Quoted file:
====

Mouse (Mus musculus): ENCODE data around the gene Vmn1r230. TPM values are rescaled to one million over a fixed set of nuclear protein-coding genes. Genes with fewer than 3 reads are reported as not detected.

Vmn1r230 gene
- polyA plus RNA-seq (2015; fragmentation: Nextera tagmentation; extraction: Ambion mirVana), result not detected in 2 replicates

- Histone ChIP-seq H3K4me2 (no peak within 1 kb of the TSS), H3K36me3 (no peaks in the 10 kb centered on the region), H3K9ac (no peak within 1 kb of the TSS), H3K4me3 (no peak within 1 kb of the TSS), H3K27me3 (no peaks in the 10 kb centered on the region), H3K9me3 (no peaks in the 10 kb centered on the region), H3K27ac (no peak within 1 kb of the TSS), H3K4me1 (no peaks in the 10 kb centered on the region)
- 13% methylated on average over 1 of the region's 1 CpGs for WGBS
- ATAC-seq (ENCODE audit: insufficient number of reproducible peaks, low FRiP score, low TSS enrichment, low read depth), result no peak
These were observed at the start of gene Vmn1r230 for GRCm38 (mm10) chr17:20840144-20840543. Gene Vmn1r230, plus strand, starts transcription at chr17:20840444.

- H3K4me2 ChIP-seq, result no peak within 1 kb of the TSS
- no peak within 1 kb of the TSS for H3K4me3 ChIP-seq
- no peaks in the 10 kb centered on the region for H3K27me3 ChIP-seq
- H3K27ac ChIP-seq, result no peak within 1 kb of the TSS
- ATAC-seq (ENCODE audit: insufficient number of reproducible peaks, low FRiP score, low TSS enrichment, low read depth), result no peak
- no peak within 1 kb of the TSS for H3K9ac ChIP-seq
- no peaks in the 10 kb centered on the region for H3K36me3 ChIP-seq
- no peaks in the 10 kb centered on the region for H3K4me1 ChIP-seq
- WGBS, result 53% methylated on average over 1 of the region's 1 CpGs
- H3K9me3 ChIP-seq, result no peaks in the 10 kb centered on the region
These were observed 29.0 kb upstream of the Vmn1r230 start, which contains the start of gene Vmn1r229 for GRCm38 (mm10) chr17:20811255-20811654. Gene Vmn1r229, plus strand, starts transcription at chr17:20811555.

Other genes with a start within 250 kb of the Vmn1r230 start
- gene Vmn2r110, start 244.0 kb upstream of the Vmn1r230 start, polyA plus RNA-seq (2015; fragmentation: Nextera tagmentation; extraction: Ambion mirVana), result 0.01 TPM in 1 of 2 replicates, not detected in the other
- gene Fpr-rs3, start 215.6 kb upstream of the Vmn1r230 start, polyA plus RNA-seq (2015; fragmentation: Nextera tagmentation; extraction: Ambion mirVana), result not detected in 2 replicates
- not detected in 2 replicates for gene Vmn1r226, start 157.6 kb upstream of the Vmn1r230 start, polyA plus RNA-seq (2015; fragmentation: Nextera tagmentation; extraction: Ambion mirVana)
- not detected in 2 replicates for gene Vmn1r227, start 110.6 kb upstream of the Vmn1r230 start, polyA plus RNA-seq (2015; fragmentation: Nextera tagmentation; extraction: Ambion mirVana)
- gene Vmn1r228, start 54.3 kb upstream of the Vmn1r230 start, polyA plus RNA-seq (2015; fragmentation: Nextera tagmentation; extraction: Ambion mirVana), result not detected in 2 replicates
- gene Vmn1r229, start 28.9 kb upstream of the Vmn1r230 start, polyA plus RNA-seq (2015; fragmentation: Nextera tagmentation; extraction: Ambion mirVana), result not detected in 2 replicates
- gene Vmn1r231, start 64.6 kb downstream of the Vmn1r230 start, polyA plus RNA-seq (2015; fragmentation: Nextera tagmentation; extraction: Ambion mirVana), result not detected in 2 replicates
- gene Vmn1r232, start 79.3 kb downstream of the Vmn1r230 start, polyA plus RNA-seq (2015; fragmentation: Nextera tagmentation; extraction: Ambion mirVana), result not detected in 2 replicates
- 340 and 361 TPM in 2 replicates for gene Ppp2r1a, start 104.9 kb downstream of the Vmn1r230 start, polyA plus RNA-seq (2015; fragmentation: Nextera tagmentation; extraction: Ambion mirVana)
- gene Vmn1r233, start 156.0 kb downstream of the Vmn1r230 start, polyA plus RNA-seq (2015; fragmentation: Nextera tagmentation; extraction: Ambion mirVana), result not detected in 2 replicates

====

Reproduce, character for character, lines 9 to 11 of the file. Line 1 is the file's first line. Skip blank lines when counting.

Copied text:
- no peak within 1 kb of the TSS for H3K4me3 ChIP-seq
- no peaks in the 10 kb centered on the region for H3K27me3 ChIP-seq
- H3K27ac ChIP-seq, result no peak within 1 kb of the TSS